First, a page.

Bernadette Wicks
Senior court reporter
2 minute read
19 Feb 2021
11:54 am

Tshegofatso Pule’s killer pleads guilty, gets 20 years in jail

Bernadette Wicks

Muzikayise Malephane was given a lenient sentence in exchange for his testimony, which will hopefully see the alleged mastermind of the murder face justice next.

Muzikayise Malephane at Roodepoort Magistrate's Court on 23 July 2020. Picture:Nigel Sibanda

The man who was arrested for 28-year-old Tshegofatso Pule’s murder last year has pleaded guilty to having killed the expectant mother and been given 20 years in jail.

Pule was found stabbed and hanging from a tree in a Roodepoort last June. She was eight months’ pregnant at the time and her death sent shockwaves through the country.

Muzikayise Malephane, 31, was arrested in the weeks following Pule’s death and on Friday morning at the South Gauteng High Court, he pleaded guilty to murder, defeating the administration of justice as well as illegal possession of a firearm and ammunition.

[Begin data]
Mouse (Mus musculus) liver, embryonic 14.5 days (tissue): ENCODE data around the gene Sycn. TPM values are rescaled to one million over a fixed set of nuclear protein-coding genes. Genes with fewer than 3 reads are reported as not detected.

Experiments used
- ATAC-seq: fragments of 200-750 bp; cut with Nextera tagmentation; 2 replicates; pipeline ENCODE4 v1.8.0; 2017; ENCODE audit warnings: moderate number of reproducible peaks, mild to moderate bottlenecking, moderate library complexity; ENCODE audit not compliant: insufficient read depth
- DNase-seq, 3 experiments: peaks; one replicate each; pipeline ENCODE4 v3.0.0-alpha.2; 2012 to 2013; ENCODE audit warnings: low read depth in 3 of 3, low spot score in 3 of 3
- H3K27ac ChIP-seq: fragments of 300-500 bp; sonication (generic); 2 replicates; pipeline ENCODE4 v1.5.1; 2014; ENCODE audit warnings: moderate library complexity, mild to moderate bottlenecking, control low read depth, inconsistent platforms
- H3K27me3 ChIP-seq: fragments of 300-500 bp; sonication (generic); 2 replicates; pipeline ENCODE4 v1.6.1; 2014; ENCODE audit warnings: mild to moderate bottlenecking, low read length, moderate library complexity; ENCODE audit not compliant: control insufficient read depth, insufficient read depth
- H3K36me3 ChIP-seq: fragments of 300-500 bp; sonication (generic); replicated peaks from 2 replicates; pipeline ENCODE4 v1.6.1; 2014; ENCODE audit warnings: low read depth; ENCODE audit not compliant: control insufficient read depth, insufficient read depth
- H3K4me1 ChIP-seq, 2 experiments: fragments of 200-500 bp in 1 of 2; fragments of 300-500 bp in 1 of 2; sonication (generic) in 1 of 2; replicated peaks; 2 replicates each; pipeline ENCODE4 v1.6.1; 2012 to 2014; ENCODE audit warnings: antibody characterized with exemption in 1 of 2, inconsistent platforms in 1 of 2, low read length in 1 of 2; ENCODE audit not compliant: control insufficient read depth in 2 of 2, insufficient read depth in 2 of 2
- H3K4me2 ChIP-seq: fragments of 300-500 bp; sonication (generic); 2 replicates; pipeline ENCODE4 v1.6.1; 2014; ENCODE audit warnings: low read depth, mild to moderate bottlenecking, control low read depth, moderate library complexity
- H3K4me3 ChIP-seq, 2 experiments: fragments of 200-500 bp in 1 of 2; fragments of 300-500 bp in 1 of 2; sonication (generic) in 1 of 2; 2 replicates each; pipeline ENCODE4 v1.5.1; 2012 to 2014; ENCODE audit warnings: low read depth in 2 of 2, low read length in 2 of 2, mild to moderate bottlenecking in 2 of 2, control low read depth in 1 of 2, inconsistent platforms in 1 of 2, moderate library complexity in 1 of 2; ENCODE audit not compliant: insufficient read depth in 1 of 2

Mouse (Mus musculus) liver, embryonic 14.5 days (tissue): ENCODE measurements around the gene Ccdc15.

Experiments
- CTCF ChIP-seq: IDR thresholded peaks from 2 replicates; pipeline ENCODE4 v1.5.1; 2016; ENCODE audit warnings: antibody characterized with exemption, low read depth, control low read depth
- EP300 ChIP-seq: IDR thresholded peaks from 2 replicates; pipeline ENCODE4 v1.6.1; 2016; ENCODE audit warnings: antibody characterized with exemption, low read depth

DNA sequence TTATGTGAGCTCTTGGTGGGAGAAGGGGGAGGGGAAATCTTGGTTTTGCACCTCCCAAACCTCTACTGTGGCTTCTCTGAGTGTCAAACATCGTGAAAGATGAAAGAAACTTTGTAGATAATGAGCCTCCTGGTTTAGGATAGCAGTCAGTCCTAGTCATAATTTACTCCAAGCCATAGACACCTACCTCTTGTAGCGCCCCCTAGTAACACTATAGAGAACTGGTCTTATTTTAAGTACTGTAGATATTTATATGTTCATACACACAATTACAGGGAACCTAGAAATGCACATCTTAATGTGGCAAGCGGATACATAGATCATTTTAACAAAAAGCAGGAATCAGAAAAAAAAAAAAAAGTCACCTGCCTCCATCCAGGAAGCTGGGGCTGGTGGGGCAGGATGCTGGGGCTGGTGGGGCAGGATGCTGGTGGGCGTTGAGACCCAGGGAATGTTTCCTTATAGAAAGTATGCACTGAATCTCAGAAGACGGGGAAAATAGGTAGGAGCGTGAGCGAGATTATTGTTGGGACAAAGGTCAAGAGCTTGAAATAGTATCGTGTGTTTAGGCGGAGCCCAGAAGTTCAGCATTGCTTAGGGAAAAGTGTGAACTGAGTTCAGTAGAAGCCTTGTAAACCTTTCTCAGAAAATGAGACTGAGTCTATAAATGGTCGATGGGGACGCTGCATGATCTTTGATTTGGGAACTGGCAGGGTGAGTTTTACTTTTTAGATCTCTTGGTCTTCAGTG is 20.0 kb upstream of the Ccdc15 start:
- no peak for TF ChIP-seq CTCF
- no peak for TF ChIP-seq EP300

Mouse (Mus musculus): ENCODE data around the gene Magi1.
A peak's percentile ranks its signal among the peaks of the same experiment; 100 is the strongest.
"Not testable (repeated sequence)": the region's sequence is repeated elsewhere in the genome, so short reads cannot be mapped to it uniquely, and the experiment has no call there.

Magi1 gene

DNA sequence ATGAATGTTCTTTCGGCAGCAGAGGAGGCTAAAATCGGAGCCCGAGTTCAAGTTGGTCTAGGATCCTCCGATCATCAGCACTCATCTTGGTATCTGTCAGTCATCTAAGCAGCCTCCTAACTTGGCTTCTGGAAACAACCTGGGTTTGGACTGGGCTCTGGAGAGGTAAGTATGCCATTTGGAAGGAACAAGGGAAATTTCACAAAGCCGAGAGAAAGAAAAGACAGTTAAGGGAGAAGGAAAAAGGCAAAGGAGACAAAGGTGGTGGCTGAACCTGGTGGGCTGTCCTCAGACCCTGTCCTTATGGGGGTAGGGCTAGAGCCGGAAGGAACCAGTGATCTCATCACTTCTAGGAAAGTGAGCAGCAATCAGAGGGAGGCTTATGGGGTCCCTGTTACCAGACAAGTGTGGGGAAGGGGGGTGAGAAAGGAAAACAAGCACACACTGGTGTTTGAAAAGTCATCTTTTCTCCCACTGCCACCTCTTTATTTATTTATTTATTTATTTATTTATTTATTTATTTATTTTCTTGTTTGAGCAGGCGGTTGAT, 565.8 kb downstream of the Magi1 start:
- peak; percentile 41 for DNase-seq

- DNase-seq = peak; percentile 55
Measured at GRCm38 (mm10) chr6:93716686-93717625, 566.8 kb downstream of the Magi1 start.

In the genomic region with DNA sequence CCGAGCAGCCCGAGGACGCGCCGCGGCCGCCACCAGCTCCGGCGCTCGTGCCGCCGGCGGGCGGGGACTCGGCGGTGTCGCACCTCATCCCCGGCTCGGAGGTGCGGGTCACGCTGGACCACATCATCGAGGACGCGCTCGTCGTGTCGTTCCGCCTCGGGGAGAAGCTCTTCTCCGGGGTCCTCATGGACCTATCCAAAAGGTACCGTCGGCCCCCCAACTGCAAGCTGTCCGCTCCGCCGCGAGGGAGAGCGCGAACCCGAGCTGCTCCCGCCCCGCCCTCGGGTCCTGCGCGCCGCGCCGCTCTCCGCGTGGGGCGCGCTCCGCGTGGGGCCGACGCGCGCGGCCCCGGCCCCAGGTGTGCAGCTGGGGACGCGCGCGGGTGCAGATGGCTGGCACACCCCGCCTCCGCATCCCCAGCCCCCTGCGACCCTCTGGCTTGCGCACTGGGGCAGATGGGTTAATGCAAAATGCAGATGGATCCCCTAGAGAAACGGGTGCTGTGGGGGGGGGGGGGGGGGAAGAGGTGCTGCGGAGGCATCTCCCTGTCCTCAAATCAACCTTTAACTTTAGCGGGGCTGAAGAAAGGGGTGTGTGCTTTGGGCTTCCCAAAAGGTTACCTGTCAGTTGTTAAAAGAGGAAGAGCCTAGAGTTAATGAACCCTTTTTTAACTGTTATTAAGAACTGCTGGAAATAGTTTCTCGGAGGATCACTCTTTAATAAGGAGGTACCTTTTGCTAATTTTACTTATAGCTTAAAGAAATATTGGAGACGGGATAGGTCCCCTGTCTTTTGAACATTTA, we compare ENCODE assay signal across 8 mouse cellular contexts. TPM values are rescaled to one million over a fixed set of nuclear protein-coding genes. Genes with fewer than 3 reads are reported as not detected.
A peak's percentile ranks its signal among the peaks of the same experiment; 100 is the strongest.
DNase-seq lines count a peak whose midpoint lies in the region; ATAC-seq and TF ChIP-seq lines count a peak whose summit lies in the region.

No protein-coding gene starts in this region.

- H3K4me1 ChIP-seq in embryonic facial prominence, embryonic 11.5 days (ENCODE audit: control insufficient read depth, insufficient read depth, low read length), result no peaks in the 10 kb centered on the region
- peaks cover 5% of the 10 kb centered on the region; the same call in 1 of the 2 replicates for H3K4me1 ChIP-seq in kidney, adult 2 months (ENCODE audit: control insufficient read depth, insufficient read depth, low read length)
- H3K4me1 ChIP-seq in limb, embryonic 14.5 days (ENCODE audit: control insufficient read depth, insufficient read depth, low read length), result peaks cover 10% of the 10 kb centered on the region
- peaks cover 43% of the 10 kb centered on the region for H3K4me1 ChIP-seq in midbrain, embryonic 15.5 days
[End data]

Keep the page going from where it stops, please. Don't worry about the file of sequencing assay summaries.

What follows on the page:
This in accordance with a deal he has struck with the state, in terms of which Malaphane – who says he was a hired hand – also agreed to testify against the alleged mastermind behind Pule’s death.

His advocate, Joelene Muir, read out a statement on Malephane’s behalf, in which he named the alleged mastermind but the suspect – while he was on Friday arrested – has yet to appear in court and cannot be named publicly until he has.

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Malephane said in his statement that the two of them had been friends since high school and that he was first offered R7000 and then R70,000 to kill Pule.

He said initially, the plan was to hang her and make it look like a suicide. In the end, though, he shot her. He still hanged her afterwards, though.

Judge Ratha Mokgoatlheng – who presided over the case – described Pule’s death as “ghastly, reprehensible and brutal”.

He said ordinarily he would have given Malephane a harsher sentence.

But, he said, it appeared that without his evidence, the alleged mastermind might evade justice.

“I’m persuaded there’s a possibility that if this accused does not lead evidence against the so-called mastermind, the so-called mastermind may possibly evade the dictates of the law,” he said – adding that because of this, he considered it a just sentence.

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